Flawed war and the rich

By: Editorial August 17,2018 - 09:48 PM

What should not be forgotten in the manhunt for businessman Peter Lim, who stands accused of being a drug lord is how his current state of hiding summarizes much of what is wrong in the government’s fight against illegal drugs.

While poor and innocent men, women, and children, many of them mere suspects were falling left and right like steamrollered trees across the Philippines, Lim had the luxury of visiting with and apparently acquitting himself before no less than President Rodrigo Duterte.

“I will advise you strongly to submit to an investigation,” the President told Lim in July 2016. “We want to help you. Help us clear you. We’re not here to pin down innocent citizens.”

No matter how the President may justify his words, he may not fault the ordinary citizen who on hindsight reads them as a logical explanation for why the case against Lim was thrown out by the Department of Justice last year under then Secretary Vitaliano Aguirre II.

The President’s cordon sanitaire took pains to project a frustrated leader, even coming out with baloney of an argument about whether Duterte’s fist was left swollen after he reportedly punched a wall when news broke of the drug case dismissal that had enraged citizens.

But the drama accomplished nothing more than give Lim time to hide. Aguirre was peacefully allowed to resign after scrapping the dismissal of charges against Lim, Peter Co, and self-confessed drug lord Kerwin Espinosa. No case has been filed against the erstwhile justice chief though public clamor, not Aguirre, is solely responsible for why the law is still after Lim today.

As prosecutors went about looking for fresh evidence against Lim, as he enjoyed the due process of the rich, the list of those who perished in the government’s so-called war against drugs grew longer and longer. Joining the well-publicized names of Kian delos Santos, Carl Angelo Arnaiz and Reynaldo de Guzman were thousands of others, including Cebu’s own Bladen Skyler Abatayo, 4, killed by a stray bullet amid a failed police chase of drug offenders.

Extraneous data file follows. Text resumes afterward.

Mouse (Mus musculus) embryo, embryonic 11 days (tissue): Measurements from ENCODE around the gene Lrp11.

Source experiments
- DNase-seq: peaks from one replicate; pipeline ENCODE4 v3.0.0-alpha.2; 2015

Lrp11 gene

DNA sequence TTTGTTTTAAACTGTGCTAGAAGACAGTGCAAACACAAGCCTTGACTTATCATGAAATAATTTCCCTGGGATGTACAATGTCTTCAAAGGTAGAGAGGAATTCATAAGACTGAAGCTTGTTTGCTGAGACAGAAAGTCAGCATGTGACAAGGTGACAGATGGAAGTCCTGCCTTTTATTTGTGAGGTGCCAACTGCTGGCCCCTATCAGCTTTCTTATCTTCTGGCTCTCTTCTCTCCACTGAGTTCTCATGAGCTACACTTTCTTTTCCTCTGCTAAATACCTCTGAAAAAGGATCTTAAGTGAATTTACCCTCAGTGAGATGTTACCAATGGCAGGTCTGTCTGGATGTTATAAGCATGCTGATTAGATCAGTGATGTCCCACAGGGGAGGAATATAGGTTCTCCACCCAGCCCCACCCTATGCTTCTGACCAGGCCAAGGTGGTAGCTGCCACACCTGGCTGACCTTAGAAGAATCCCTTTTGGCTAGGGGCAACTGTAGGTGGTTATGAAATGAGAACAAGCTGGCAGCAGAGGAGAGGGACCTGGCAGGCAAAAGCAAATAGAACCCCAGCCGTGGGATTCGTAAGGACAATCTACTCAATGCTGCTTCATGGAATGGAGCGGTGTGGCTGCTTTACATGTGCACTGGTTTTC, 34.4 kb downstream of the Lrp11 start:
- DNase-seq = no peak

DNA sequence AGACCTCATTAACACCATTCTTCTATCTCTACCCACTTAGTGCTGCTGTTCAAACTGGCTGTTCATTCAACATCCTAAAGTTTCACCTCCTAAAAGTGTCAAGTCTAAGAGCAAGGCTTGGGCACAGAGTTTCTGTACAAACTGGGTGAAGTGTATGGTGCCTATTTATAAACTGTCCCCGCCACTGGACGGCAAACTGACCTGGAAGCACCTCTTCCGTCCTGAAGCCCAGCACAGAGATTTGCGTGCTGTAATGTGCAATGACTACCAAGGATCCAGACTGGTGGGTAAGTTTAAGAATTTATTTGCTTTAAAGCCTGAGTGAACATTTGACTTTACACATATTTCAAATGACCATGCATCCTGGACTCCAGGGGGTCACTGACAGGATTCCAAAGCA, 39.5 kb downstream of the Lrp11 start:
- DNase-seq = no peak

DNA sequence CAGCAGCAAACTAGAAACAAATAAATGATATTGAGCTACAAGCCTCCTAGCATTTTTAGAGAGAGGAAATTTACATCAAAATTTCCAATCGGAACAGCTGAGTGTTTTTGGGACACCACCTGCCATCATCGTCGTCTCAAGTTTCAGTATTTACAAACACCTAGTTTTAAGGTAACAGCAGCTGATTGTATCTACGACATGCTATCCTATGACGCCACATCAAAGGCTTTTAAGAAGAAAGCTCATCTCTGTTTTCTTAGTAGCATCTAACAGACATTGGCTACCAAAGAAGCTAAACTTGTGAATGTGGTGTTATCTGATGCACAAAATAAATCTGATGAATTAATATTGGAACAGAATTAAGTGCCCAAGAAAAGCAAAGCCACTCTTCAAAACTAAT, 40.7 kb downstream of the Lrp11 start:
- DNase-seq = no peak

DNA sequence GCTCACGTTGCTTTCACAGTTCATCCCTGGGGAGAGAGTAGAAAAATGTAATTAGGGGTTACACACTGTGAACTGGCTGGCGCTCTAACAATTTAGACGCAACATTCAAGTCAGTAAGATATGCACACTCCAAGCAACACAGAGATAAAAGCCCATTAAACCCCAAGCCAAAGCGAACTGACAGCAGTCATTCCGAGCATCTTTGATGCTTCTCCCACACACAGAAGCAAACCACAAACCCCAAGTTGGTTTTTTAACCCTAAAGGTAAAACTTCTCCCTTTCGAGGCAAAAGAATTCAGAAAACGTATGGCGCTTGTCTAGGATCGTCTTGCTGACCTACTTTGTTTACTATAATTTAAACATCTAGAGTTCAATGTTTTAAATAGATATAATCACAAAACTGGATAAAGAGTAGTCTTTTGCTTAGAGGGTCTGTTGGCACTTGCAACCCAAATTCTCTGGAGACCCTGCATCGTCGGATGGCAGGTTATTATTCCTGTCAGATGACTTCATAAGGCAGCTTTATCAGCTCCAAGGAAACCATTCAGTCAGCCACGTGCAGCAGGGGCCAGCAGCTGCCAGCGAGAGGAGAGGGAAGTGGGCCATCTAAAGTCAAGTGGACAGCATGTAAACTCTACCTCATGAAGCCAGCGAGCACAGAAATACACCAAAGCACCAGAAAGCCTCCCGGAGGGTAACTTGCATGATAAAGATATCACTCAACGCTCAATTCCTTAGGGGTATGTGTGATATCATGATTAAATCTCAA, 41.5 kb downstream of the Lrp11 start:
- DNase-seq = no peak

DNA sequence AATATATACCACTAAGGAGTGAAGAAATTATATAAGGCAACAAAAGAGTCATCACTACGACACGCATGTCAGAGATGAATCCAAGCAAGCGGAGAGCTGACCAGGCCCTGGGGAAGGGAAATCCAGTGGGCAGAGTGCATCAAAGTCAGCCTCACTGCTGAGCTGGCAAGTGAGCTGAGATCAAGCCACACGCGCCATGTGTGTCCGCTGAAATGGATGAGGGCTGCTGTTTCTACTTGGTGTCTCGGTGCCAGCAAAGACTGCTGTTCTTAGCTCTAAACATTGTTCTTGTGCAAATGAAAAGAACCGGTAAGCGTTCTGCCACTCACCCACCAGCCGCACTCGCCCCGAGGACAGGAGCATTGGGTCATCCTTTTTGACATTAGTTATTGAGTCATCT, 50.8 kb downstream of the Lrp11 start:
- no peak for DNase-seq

Trackers have been deployed to help police find Lim. How unnecessary, had the former justice chief possessed the conscientiousness to take Peter Lim and other big drug players to court.

Yes, Peter Lim should surrender again. But with a police force that has a record of persons dying or being murdered in their custody — Allan Rafael, Genesis Argoncillo, Jee Ick-joo — and nowadays suspected of being hitmen, law enforcers should not be surprised if Lim gets creative in making himself scarce.

Let them chase him, nevertheless, and arrest and try him, not for their redemption alone but for the public to underline the need for due process for all suspects, not only for traders with deep pockets with whom the President can play reverse psychology.

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TAGS: rich, war

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